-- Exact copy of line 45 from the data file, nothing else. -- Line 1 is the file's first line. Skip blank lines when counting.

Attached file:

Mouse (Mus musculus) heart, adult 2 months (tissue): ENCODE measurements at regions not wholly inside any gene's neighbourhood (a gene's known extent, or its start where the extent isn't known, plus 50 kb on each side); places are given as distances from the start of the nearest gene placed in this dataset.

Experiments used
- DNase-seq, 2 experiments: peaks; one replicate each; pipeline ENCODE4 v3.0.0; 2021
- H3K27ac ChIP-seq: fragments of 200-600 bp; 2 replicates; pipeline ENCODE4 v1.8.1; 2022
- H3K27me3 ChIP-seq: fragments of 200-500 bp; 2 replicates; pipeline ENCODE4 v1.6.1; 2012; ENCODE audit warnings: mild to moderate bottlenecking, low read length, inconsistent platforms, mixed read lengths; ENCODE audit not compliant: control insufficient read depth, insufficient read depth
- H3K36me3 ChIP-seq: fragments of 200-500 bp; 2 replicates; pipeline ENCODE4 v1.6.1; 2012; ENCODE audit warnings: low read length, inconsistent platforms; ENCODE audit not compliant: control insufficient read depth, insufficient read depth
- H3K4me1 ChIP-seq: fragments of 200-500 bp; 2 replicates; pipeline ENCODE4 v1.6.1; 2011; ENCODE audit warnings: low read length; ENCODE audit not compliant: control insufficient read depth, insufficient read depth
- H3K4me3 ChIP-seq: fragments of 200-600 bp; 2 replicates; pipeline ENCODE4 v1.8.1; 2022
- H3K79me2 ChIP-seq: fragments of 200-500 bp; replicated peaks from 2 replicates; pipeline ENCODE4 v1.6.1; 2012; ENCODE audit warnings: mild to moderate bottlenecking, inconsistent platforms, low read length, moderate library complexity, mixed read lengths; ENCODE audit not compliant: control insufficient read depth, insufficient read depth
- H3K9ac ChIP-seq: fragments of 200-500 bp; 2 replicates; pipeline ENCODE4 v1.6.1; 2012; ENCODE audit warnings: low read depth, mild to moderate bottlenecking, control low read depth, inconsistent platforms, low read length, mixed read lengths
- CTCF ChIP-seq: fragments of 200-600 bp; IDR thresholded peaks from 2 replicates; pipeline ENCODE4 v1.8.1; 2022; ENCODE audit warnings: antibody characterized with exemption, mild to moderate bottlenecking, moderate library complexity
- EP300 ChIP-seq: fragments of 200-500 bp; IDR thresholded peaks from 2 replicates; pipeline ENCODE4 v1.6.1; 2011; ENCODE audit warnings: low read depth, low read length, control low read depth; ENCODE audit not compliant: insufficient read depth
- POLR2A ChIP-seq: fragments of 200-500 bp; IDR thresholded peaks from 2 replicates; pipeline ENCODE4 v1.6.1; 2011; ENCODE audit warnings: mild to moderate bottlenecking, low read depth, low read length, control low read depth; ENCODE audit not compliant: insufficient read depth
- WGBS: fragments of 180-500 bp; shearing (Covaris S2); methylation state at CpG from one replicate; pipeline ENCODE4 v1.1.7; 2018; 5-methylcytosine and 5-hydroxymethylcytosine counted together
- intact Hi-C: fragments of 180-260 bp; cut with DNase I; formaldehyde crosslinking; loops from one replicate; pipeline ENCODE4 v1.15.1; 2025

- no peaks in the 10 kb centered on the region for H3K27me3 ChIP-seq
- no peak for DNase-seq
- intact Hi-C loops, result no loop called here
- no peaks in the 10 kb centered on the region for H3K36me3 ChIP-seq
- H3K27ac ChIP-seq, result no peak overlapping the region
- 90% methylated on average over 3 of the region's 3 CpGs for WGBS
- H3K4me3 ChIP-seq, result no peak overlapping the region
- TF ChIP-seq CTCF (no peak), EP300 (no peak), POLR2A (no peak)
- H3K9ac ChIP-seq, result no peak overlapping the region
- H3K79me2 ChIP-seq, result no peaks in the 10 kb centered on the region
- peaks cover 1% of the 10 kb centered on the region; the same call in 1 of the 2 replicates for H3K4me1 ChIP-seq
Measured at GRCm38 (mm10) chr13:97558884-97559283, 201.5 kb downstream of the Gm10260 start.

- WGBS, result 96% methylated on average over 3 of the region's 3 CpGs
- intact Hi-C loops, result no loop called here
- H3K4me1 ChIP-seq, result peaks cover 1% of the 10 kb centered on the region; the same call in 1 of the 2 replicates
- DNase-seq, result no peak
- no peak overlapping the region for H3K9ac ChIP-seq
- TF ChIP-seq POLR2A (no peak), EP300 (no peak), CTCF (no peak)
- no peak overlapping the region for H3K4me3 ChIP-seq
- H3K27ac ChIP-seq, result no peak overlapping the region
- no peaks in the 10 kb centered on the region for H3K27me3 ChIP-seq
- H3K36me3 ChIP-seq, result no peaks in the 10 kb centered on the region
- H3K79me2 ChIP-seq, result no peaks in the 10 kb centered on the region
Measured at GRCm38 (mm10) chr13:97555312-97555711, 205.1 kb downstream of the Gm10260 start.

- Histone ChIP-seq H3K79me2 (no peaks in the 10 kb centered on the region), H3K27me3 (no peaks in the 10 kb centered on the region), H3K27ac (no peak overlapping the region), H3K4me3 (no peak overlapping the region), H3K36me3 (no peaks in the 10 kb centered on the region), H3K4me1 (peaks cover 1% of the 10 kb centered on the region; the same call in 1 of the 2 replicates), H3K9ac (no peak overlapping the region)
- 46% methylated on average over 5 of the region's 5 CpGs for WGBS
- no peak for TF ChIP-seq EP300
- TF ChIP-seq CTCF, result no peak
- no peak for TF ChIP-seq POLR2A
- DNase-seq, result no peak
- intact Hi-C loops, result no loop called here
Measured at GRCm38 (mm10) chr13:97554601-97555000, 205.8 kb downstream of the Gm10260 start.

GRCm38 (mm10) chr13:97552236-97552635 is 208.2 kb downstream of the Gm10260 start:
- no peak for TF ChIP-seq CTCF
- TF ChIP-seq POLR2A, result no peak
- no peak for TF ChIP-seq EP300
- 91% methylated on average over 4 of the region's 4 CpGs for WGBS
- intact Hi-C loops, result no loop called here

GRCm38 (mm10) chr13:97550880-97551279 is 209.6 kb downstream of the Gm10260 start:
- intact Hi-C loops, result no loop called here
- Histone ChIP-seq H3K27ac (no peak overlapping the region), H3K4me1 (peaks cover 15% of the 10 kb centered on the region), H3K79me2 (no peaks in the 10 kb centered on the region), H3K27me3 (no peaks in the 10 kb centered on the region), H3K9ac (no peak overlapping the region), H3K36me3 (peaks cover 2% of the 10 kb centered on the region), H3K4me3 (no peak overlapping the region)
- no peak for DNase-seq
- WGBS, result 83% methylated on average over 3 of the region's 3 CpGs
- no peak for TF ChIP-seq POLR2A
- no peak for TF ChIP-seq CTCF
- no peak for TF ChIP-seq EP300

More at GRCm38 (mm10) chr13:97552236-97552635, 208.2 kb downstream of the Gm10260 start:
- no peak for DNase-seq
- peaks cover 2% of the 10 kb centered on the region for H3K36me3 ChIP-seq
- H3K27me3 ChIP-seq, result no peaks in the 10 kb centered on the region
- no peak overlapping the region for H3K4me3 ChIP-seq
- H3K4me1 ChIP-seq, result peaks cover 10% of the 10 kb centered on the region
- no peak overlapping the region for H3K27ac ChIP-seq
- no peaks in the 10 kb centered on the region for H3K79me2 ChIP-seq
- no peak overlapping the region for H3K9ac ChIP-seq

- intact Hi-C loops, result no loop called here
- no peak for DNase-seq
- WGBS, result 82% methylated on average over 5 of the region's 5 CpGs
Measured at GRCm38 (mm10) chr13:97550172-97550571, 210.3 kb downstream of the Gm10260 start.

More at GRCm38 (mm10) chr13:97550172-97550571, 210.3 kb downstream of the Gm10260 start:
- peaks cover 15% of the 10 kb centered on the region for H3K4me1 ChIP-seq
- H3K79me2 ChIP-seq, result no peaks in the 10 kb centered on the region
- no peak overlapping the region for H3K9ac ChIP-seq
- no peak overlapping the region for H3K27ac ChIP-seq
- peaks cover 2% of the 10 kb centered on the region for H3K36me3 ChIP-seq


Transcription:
- DNase-seq, result no peak